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HISTORY

       A news item in the 11 Apr 1974 HR announced that executive producer Sandy Howard’s second independent feature, Skyriders, was currently being scripted by Jack DeWitt and scheduled for a 1975 release through Twentieth Century-Fox Film Corporation. The 18 Apr 1975 HR reported that the film, renamed Hostages, would begin principal photography in Greece during Jun 1975 with Terry Morse, Jr., producing. News items in the 21 May 1975 DV and HR specified a 9 Jun 1975 start date in Athens, Greece, under the film’s new title, Sky Riders.
       According to the 5 Jul 1975 DV, the staged explosion of a truck on the set killed a Greek electrician and injured twelve other crewmembers. Flames from the explosion, which were expected to shoot fifty feet into the air, shot as high as 150 feet, accounting for the injuries. British stunt coordinator Dick Albans was arrested for the oversight and posted bail, following his dismissal from the production. An article in the 20 Aug 1975 Var identified the deceased electrician as Spyros Anastassiou. Upon hearing of Anastassiou’s death, Albans returned to England, accompanied by Terry Morse, Jr. When the other injured crewmembers were fired without pay, the Union of Greek Motion Picture Technicians (ETEKT), with the support of other unions, obtained a provisionary seizure of all Twentieth Century-Fox property within Greek jurisdiction. The company asked that the court release the property, with the guarantee that all of the accident victims’ claims “will be duly satisfied,” but the request was denied. At the ... More Less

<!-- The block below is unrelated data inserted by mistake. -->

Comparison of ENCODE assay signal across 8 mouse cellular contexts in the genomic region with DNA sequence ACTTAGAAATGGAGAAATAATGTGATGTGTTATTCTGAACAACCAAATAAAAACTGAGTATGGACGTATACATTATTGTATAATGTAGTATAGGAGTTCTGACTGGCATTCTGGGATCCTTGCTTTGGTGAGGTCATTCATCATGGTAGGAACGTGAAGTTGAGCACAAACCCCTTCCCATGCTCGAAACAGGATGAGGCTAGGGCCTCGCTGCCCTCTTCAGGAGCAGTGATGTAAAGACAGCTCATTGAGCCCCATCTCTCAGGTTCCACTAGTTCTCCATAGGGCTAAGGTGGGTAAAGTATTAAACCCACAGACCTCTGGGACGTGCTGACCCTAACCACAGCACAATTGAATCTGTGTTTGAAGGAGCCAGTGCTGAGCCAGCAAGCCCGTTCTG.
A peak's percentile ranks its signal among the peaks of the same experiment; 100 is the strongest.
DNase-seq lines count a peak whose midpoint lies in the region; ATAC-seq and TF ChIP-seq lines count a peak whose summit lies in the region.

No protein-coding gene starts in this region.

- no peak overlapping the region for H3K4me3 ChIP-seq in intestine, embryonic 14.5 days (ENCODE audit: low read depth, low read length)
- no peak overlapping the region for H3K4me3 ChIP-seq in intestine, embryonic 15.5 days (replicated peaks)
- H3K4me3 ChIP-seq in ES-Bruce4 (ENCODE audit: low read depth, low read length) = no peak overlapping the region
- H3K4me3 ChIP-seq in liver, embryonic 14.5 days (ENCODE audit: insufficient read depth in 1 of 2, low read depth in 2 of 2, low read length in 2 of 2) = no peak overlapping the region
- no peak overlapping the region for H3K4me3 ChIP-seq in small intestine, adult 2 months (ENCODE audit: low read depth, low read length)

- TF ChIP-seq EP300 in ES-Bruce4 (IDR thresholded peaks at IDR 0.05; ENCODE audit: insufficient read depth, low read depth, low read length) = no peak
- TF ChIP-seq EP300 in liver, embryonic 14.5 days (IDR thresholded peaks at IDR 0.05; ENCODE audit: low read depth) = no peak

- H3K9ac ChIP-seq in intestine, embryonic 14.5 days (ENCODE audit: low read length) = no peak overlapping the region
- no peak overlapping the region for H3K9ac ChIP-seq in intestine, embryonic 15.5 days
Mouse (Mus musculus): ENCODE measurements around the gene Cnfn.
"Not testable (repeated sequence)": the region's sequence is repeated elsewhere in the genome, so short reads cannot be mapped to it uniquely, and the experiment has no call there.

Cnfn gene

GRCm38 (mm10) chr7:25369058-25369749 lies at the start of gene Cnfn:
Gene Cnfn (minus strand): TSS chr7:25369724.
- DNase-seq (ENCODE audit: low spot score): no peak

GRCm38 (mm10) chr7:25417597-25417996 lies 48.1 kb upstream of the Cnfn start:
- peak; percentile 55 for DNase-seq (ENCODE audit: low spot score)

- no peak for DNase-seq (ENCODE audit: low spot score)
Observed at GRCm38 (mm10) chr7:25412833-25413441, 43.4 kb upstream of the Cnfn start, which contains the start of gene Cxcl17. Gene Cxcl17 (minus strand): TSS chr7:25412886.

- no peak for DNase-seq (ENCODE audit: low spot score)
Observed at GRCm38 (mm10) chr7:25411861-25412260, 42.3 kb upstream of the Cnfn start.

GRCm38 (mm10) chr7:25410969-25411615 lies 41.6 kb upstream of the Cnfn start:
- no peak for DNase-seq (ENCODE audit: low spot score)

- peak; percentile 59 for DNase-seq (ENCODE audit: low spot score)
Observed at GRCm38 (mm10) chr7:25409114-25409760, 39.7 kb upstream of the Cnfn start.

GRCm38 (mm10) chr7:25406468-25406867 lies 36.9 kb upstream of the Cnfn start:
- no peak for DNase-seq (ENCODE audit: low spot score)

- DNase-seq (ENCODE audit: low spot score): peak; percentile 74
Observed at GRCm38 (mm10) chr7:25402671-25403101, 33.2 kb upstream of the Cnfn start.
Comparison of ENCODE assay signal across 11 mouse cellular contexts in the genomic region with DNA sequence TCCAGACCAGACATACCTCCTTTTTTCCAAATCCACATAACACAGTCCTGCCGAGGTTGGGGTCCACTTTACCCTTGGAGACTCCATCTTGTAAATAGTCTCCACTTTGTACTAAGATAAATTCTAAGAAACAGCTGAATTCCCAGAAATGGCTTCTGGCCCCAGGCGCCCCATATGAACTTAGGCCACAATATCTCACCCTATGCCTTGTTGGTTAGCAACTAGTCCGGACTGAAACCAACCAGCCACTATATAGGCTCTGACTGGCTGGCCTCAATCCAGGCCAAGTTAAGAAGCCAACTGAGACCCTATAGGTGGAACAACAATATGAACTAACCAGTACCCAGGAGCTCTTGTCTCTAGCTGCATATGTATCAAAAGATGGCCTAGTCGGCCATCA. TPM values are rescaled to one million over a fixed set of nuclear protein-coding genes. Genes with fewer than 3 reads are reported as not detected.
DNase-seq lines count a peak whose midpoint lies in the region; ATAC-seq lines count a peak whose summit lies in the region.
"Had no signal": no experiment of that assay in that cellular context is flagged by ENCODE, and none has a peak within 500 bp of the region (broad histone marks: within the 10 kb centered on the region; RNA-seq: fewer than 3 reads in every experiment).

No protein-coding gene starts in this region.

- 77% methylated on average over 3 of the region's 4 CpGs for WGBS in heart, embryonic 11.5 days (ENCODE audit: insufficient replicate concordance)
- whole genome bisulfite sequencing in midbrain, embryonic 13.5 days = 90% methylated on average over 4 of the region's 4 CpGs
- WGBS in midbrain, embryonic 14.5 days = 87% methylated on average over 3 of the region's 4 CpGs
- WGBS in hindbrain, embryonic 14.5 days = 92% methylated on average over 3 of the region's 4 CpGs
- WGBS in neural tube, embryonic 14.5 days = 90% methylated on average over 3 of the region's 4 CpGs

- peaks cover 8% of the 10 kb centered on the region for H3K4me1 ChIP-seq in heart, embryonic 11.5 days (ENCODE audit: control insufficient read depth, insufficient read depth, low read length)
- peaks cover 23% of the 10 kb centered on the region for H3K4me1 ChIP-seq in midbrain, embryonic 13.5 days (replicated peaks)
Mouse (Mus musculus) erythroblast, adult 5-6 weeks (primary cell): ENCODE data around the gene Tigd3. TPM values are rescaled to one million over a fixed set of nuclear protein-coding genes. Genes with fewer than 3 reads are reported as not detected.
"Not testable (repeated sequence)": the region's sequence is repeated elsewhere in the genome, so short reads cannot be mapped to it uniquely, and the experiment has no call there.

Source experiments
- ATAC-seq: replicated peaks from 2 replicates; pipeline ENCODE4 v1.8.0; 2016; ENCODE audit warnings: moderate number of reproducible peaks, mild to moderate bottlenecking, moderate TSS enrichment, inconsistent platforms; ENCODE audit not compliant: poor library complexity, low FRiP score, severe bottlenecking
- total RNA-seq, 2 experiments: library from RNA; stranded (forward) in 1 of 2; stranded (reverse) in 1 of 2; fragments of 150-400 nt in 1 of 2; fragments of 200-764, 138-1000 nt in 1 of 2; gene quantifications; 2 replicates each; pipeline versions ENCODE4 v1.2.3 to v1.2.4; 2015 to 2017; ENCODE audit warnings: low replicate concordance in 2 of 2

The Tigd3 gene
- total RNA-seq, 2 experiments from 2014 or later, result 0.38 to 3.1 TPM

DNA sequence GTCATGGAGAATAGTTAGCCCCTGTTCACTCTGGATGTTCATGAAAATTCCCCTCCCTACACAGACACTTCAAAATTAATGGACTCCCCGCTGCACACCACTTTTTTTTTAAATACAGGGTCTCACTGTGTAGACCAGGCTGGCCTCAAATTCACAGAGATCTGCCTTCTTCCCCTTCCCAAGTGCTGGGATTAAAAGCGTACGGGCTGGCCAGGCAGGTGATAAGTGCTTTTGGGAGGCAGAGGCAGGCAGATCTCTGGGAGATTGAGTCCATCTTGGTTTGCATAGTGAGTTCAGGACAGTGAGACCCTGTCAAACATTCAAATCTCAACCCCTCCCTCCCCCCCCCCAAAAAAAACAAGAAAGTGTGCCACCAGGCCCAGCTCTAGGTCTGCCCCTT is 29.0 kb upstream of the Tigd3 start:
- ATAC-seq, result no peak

A news item in the 11 Apr 1974 HR announced that executive producer Sandy Howard’s second independent feature, Skyriders, was currently being scripted by Jack DeWitt and scheduled for a 1975 release through Twentieth Century-Fox Film Corporation. The 18 Apr 1975 HR reported that the film, renamed Hostages, would begin principal photography in Greece during Jun 1975 with Terry Morse, Jr., producing. News items in the 21 May 1975 DV and HR specified a 9 Jun 1975 start date in Athens, Greece, under the film’s new title, Sky Riders.